On 30 November 2015, the Supreme Court heard oral argument in Musacchio v. United States, a case of potential interest to military justice practitioners.
There are two questions presented.
(1) Whether the law-of-the-case doctrine requires the sufficiency of the evidence in a criminal case to be measured against the elements described in the jury instructions where those instructions, without objection, require the government to prove additional or more stringent elements than do the statute and indictment; and
(2) whether a statute-of-limitations defense not raised at or before trial is reviewable on appeal.
The first question is of more interest than the second. Military practice on motions waivable or otherwise is different from federal courts. Essentially there is a circuit split where two circuits hold the government’s feet to the fire to prove additional “elements” instructed on, but not required by statute, with two circuits reviewing legal sufficiency based only on the statutory elements regardless of the court’s instructions.
The ever helpful SCOTUSBlog has previously commented on the case.
[W]hen the jury was ultimately instructed, the judge mistakenly told them that the statute “makes it a crime for a person to intentionally access a protected computer without authorization and” – not “or,” as the statute and the government’s proffered instructions actually said – “exceed authorization.”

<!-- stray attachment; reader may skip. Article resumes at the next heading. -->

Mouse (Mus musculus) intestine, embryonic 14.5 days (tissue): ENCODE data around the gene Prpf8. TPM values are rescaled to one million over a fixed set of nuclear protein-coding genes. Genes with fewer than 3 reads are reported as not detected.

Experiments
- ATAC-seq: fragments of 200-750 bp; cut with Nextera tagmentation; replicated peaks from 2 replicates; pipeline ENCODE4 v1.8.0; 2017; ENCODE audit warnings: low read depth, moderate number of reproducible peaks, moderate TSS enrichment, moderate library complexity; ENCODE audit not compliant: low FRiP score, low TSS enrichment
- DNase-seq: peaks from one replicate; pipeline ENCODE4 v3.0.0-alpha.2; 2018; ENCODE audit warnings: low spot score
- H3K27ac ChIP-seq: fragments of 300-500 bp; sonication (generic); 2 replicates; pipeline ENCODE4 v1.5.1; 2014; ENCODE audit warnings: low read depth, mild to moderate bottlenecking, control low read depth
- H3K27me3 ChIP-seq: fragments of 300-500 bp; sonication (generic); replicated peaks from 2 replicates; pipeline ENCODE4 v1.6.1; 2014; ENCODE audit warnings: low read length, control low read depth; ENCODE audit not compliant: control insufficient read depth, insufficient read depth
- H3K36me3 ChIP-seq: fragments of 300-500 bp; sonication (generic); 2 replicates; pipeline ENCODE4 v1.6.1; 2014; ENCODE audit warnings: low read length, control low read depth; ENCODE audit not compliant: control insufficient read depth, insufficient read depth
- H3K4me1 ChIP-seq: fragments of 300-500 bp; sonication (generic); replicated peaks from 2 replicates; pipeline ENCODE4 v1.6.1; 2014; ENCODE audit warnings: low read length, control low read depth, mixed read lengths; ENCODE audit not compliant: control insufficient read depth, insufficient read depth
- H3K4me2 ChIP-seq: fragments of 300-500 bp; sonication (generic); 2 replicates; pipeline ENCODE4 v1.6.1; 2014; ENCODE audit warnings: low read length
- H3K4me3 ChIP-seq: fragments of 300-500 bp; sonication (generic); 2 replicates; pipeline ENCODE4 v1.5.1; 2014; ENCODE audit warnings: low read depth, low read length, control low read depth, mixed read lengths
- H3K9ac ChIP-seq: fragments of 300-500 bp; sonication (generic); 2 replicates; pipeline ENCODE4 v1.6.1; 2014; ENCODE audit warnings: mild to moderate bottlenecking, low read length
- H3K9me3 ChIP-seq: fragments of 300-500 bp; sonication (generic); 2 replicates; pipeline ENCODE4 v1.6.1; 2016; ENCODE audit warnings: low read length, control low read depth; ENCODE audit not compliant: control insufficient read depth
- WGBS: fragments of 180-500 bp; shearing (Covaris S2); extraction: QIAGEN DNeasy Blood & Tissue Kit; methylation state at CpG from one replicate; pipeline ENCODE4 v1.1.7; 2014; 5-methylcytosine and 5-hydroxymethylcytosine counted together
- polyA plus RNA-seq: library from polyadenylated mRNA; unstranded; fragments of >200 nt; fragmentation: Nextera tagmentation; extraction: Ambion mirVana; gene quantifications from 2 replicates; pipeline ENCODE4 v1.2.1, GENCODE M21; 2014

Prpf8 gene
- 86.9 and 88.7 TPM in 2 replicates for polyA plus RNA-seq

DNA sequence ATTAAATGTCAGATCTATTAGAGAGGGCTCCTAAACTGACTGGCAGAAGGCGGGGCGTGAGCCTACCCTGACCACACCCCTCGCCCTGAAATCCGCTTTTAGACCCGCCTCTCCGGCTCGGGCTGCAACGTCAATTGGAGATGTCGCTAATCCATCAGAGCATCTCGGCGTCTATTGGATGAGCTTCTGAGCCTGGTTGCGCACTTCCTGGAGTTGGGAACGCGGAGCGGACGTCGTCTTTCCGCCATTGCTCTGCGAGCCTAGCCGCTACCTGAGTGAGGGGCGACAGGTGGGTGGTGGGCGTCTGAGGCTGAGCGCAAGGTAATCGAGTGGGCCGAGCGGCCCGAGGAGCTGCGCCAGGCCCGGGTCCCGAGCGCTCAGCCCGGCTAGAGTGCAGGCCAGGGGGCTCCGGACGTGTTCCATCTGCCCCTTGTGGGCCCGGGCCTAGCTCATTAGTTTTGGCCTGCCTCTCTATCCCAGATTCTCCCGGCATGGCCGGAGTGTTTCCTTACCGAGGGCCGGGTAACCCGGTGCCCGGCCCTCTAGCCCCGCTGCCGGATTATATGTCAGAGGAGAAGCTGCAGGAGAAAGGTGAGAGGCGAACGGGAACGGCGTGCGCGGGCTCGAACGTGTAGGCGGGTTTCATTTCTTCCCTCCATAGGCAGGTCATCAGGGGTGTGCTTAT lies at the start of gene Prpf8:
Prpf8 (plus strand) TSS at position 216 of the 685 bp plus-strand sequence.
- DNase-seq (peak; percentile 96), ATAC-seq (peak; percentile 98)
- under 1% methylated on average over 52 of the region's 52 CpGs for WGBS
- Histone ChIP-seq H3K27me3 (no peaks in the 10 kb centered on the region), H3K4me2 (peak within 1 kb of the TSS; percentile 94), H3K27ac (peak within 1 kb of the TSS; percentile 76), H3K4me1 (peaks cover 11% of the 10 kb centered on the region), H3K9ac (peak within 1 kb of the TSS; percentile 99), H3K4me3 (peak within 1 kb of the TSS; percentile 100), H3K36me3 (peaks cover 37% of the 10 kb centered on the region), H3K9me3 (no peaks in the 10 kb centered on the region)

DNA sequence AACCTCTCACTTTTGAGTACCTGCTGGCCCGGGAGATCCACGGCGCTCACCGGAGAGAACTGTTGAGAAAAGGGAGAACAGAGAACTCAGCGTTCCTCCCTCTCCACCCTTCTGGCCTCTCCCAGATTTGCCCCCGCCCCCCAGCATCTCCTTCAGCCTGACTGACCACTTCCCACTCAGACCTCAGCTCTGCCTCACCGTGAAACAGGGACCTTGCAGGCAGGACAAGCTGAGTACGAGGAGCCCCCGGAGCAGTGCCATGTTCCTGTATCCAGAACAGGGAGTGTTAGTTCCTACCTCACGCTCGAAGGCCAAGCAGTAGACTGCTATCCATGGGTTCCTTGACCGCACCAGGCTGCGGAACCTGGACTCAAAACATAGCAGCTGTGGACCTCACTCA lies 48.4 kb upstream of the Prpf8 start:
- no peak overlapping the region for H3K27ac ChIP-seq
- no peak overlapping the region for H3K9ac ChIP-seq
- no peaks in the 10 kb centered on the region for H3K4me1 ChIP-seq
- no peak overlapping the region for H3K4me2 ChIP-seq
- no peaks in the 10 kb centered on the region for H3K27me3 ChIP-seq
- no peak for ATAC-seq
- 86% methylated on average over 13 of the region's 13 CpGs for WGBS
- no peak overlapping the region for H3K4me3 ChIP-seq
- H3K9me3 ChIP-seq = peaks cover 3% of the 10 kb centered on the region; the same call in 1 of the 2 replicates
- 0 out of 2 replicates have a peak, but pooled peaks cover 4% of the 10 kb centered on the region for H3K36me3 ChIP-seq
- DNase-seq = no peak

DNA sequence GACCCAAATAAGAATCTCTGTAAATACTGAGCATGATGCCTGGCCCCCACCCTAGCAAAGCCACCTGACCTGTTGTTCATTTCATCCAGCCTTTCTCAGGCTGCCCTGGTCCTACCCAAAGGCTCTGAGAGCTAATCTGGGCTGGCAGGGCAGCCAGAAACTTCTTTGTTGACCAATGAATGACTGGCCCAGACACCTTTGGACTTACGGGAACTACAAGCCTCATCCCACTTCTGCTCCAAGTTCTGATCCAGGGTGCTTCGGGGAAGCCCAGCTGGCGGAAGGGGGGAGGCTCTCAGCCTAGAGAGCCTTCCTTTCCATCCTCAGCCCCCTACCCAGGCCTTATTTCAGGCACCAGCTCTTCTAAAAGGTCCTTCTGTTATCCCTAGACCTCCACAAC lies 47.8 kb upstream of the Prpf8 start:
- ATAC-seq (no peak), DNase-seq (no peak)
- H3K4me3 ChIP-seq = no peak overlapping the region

The jury convict[ed]. [A]fter a motion for new trial was denied [it was] notice[d] the “and” versus “or” error in the instructions. [The Apppellant of course then sought to argue for dismissal.] The trial court rejected that belated argument, as did the court of appeals, ruling that the statute and the indictment express all the elements the government must prove, and that the mistaken injection of an additional element was both irrelevant and harmless here. Indeed, it redounded to Musacchio’s benefit at trial, by adding to the government’s burden of proof (as Justice Ruth Bader Ginsburg also noted during yesterday’s oral argument).
Mr. Little impliedly predicts Mussachio loses because he does “not perceive any support for Musacchio’s arguments in the transcript of oral argument. Rather, there were repeated expressions of non-understanding or outright rejection.”
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